After seeing an angel, Gidon was afraid for his life, whereupon, HaShem told him that he would not die. Therefore, Gidon erected an altar. RaSh”I explains that Gidon called the altar “HaShem is our Shalom” – “HaShem is our Peace”. The Minchas Shai quotes the gemara from the first perek of maseches Shabbos where Rav Hamnuna quotes Ulla as saying that it is forbidden for one to say “shalom” to another in the bathhouse, for that is one of HaShem’s Names.
 Yosef’s brothers fabricated Ya’akov’s command to Yosef as they feared that Yosef would recompense them for the wrongdoing they had inflicted on Yosef when they sold him as a slave. The Torah states as follows, “And Yosef’s brothers saw that their father had died and they said, ‘Perhaps Yosef will have enmity toward us and shall surely recompense us for all of the evil with which we inflicted [upon] him’. And they commanded Yosef, saying, ‘Your father commanded before his death, saying. ‘So shall you say to Yosef, please forgive the willful and negligent sins of your brothers, for they have inflicted evil upon you, and now forgive the willful sin of the servants of the G-d of your father…’” (Bereishis: 50; 15 – 17)
 Birchas Kohanim refers to the "Blessings of the Priests" given daily in Israel (when there is a kohen present) and, outside of Israel, during Jewish holidays (Rosh HaShanah, Yom Kippur, Pesach, Shavuos, Succos, Shemini Atzeres, and Simchas Torah). The text of Birchas Kohanim is found in the Torah (Bamidbar: 6; 24 - 26).
 The entire passage in the gemara reads as follows: “A pearl in the mouth of Abayee: ‘A person should always be cunning to acquire fear of HaShem, [for] “A soft answer turns back anger”. (Mishlei: 15; 1) A person should also increase [the level of] peace with one’s brothers, his relatives, and with all people, even with a gentile in the marketplace in order that he be loved Above, [in Heaven] and desired below, [in this world] and he will be popular among people. Rabbi Yochanan ben Zakkai would] even [make sure to initiate greetings of peace to] gentile[s] in the marketplace.” (Berachos, 17a)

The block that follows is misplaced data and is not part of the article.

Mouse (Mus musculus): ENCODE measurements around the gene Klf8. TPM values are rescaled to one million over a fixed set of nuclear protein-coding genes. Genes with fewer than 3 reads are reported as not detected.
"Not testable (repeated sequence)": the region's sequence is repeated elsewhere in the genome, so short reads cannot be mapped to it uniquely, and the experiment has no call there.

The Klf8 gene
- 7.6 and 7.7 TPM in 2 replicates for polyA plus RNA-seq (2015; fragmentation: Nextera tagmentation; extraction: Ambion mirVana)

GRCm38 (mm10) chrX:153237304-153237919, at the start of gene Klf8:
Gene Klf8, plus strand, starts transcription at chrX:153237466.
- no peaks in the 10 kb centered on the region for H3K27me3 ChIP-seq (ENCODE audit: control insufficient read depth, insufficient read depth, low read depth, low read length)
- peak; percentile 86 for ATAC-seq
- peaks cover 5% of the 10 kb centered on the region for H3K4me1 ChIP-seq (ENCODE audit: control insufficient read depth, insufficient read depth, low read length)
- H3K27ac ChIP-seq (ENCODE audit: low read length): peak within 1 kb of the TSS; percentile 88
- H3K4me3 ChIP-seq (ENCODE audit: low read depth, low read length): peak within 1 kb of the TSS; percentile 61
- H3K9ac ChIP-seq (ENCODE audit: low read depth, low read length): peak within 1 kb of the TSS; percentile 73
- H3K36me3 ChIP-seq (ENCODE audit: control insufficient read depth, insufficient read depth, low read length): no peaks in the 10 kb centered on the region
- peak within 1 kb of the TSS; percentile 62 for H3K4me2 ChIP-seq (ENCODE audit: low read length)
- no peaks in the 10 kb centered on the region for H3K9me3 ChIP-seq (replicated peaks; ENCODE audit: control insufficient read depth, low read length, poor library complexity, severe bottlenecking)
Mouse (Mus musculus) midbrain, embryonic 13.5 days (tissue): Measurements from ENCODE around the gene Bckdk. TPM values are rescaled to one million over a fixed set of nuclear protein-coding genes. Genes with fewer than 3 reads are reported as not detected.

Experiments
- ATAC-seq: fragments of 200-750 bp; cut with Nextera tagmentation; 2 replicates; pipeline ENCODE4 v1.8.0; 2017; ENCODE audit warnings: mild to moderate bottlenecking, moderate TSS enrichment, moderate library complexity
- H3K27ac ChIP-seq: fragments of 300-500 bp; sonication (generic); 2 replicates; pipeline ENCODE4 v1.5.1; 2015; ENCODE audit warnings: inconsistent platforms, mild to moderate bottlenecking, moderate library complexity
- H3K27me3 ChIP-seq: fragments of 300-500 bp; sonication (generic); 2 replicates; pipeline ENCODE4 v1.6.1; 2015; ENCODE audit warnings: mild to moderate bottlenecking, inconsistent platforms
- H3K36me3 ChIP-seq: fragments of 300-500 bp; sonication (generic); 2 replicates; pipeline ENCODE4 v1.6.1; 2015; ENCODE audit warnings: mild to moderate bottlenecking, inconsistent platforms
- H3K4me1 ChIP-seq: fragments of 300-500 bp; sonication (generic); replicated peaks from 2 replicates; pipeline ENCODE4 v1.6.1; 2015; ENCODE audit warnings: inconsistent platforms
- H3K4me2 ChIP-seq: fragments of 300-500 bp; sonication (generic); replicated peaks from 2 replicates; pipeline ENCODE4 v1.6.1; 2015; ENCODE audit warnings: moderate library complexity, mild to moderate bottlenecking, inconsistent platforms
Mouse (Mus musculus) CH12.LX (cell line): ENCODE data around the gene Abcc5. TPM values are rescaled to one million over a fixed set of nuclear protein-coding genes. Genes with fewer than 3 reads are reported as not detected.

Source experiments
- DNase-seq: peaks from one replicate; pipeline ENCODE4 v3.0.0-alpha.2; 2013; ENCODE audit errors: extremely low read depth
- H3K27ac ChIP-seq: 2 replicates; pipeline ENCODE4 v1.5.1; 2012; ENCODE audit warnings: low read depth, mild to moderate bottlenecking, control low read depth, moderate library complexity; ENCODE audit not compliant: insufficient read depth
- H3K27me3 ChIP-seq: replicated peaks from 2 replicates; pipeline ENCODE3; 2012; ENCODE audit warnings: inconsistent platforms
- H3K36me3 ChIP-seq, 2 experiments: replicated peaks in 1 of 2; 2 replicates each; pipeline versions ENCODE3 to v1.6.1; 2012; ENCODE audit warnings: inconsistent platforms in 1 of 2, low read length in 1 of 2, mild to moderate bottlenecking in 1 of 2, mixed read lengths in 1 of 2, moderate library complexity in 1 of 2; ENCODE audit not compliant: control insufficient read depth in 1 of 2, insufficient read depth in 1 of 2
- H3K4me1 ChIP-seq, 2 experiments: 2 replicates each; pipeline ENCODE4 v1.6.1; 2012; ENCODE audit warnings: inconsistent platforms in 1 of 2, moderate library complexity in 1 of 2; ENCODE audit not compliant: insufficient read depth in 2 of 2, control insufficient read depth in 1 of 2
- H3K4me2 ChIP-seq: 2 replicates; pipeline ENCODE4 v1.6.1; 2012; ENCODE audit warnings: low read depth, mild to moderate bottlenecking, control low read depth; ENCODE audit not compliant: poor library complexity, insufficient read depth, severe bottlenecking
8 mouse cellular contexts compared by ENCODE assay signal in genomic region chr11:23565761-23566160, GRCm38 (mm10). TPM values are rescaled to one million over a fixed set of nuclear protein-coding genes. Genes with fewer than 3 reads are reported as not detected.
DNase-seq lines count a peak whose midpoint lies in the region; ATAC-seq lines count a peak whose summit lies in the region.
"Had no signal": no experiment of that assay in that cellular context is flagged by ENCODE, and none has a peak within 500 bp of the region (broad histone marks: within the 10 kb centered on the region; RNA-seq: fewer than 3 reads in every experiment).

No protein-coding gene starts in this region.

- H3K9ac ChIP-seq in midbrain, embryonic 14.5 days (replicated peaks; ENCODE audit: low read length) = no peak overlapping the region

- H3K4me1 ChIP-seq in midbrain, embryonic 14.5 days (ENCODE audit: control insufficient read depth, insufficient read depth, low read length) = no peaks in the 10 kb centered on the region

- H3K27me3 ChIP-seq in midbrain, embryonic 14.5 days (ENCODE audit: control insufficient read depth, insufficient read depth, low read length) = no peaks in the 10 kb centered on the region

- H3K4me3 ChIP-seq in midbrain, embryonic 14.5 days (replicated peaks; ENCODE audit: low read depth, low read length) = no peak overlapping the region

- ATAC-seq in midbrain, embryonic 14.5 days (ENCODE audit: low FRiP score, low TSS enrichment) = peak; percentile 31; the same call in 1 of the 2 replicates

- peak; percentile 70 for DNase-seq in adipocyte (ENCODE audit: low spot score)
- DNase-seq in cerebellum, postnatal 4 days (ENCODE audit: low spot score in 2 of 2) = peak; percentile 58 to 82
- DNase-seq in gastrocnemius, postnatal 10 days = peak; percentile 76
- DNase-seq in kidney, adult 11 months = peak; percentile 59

The first incident in which David had the opportunity to kill Shaul was when Shaul and his men were pursuing David to attack him. David and his men were hiding in a cave. Shaul, whereupon having to relieve himself in a cave, entered the same cave in which David and his men were hidden. David’s men recommended that David do what he wishes to Shaul. However, instead of killing Shaul, David cut off a piece of his garment. (Shmuel I: 24; 3 – 7) The next incident [when David could have attacked Shaul] was when David and Avishai entered Shaul’s camp while Shaul and his men were under a Heavenly imposed deep-sleep. Though David had an opportunity to kill Shaul a second time, he refused “to touch the anointed one of HaShem” and instead took Shaul’s spear. (Shmuel I: 26; 7 – 12) Thus, in both instances, though Shaul pursued David, intent on harming him, when the opportunities arose, David refused to kill or cause harm Shaul, as he felt that it was improper to attack Shaul.
 Chofetz Chaim’s note: The explanation of [pursuing peace with your money] is [as follows]: At times, a person needs to be forgiving in reference to his money, in order to strengthen the stronghold of peace.
 Reish Lakish says that we learn that one should not hold onto a dispute from the fact that Moshe arose to go to Dathan and Aviram. Dathan and Aviram were two major players in the rebellion of Korach against Moshe’s leadership of the Jewish People. (Sanhedrin, 110a) RaSh”I states on the pasuk that Moshe went to Dathan and Aviram, for perhaps they would show him favor. (Bamidbar: 16; 25)